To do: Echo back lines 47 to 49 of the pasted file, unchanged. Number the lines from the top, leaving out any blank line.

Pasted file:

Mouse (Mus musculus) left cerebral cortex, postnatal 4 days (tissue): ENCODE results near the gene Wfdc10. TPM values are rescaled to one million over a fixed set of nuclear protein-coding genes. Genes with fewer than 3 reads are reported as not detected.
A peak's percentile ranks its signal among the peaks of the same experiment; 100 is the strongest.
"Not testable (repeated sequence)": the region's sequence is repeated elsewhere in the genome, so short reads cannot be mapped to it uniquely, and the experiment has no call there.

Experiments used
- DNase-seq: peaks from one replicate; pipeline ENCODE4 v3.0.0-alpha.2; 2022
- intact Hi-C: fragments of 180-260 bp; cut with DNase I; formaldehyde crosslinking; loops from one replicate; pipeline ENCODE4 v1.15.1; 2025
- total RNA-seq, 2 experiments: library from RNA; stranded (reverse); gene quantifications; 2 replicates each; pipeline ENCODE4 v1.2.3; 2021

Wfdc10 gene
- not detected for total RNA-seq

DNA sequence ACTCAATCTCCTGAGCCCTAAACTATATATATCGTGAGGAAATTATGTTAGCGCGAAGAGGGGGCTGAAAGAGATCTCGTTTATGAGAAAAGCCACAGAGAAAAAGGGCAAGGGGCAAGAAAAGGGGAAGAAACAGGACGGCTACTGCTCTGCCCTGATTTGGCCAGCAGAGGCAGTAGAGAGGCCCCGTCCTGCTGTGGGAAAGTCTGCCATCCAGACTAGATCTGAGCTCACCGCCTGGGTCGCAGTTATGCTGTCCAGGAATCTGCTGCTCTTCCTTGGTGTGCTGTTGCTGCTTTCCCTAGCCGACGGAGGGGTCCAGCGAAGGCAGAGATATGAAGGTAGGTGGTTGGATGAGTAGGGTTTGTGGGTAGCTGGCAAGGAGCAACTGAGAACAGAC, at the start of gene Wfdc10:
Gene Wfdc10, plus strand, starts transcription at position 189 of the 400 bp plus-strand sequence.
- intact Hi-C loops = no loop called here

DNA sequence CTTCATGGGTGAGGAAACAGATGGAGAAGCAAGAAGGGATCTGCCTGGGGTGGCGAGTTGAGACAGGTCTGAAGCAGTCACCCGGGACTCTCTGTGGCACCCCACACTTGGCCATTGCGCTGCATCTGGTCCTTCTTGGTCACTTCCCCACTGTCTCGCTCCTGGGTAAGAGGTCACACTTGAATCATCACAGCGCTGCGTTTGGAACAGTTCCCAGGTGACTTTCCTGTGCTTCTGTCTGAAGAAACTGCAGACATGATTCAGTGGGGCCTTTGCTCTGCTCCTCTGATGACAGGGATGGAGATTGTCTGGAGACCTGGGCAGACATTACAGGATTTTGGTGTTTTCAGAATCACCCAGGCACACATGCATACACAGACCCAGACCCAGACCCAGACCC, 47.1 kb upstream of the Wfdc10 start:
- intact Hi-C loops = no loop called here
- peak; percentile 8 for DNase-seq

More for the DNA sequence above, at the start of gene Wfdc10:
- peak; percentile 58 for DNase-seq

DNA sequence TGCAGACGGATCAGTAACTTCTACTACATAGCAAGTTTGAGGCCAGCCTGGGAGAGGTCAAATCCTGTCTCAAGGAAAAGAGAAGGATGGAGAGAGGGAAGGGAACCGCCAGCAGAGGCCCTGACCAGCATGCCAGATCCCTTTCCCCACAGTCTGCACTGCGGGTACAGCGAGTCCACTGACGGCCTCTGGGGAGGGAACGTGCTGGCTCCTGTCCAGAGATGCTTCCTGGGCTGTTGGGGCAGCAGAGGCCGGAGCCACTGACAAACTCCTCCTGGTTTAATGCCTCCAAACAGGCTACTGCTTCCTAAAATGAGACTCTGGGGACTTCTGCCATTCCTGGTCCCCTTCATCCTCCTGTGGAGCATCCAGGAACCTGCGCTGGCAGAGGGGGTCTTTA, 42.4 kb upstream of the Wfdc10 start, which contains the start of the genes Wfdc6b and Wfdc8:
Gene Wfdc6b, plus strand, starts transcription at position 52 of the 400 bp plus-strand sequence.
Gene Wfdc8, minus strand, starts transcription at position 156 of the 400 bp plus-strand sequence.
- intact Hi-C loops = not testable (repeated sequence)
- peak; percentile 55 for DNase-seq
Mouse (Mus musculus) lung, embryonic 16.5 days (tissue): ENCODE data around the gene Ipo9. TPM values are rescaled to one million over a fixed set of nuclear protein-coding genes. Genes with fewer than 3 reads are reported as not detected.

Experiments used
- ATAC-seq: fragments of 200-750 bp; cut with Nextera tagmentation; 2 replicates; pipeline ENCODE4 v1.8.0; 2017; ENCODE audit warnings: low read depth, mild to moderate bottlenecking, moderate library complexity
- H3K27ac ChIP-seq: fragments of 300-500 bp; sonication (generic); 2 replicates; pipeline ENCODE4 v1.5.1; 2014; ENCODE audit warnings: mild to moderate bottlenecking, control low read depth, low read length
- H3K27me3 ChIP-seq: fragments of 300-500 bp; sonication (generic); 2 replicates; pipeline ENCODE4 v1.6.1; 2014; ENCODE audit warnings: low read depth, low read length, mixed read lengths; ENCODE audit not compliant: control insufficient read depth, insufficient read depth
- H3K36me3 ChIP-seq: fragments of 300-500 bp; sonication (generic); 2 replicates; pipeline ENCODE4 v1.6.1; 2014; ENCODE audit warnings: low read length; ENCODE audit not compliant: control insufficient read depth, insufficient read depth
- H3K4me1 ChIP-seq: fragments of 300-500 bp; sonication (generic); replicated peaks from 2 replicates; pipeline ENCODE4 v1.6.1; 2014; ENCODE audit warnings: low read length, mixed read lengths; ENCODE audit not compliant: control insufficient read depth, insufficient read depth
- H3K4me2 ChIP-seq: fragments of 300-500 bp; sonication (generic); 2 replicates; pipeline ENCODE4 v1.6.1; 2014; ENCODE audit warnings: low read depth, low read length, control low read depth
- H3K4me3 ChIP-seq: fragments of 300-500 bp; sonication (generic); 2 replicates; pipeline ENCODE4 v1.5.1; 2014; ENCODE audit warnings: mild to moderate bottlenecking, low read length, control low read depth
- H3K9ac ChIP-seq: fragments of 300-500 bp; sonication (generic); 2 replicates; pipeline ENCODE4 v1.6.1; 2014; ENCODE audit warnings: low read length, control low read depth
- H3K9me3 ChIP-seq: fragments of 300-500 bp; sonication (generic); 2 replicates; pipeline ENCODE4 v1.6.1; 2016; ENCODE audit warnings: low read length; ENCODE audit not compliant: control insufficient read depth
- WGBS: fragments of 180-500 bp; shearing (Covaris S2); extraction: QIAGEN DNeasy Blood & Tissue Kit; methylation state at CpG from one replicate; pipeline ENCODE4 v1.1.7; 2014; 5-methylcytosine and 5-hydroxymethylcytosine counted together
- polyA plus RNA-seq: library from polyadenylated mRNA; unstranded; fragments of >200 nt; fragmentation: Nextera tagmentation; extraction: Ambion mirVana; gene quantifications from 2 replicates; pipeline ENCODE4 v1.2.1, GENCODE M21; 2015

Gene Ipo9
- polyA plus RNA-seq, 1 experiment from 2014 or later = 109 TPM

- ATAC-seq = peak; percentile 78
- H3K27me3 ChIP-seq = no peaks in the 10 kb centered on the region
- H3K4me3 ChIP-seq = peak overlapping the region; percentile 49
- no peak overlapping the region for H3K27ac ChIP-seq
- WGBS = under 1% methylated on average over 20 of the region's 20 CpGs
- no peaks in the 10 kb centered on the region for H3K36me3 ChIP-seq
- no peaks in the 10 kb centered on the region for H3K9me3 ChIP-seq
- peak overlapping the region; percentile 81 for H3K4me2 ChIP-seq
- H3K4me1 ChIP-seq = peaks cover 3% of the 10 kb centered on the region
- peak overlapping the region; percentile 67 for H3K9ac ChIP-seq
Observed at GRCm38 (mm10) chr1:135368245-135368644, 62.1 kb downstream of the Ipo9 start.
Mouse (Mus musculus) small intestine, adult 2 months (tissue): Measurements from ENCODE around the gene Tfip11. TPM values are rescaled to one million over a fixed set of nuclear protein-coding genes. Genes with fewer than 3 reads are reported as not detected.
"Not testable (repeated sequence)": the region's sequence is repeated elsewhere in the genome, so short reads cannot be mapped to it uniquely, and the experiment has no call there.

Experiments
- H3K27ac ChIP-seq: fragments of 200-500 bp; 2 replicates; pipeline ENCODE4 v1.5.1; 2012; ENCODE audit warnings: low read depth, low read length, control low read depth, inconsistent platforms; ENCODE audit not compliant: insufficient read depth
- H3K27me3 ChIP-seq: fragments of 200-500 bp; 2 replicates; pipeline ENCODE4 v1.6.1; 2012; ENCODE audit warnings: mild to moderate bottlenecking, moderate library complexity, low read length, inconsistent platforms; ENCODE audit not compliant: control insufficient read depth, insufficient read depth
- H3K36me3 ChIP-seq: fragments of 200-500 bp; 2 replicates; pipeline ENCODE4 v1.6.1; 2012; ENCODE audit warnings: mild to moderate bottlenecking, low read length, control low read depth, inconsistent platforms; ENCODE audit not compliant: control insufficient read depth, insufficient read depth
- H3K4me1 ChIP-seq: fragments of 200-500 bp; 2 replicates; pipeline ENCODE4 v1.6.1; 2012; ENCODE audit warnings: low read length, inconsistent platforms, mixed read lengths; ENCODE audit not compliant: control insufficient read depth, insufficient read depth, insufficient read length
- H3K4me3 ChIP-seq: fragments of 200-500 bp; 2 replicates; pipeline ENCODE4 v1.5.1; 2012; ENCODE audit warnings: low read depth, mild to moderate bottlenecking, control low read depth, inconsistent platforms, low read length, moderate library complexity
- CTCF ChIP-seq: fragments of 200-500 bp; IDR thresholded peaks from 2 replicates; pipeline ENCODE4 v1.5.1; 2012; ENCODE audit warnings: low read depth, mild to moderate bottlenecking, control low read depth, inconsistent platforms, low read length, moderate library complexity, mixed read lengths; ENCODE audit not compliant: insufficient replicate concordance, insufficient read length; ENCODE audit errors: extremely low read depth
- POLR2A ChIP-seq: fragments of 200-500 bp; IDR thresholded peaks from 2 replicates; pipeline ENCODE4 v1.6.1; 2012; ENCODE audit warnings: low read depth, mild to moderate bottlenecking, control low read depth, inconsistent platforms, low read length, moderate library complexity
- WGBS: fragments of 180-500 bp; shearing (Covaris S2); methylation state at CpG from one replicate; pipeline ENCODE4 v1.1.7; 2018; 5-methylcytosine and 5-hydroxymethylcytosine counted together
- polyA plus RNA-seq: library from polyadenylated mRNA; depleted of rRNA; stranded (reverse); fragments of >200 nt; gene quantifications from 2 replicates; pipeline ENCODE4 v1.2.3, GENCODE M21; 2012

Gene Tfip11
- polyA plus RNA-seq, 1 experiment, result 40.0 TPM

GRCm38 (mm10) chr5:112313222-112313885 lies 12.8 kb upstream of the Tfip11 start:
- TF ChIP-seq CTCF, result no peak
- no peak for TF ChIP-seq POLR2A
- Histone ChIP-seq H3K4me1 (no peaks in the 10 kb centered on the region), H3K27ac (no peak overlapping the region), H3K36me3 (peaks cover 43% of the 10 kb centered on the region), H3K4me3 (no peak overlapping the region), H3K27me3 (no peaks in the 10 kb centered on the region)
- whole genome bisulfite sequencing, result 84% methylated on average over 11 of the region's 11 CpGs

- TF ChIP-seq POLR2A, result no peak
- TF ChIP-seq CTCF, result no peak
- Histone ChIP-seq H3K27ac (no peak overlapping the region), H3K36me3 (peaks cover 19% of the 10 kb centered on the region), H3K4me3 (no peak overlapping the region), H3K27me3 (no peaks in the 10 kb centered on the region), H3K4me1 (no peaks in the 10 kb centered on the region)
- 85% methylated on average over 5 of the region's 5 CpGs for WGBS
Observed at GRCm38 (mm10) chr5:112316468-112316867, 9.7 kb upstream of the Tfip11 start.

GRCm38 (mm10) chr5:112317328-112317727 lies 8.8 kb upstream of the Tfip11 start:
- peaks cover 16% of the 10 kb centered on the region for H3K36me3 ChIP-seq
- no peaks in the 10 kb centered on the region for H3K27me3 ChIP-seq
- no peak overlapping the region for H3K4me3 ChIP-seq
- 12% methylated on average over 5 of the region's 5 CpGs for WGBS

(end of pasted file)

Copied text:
- peak overlapping the region; percentile 67 for H3K9ac ChIP-seq
Observed at GRCm38 (mm10) chr1:135368245-135368644, 62.1 kb downstream of the Ipo9 start.
Mouse (Mus musculus) small intestine, adult 2 months (tissue): Measurements from ENCODE around the gene Tfip11. TPM values are rescaled to one million over a fixed set of nuclear protein-coding genes. Genes with fewer than 3 reads are reported as not detected.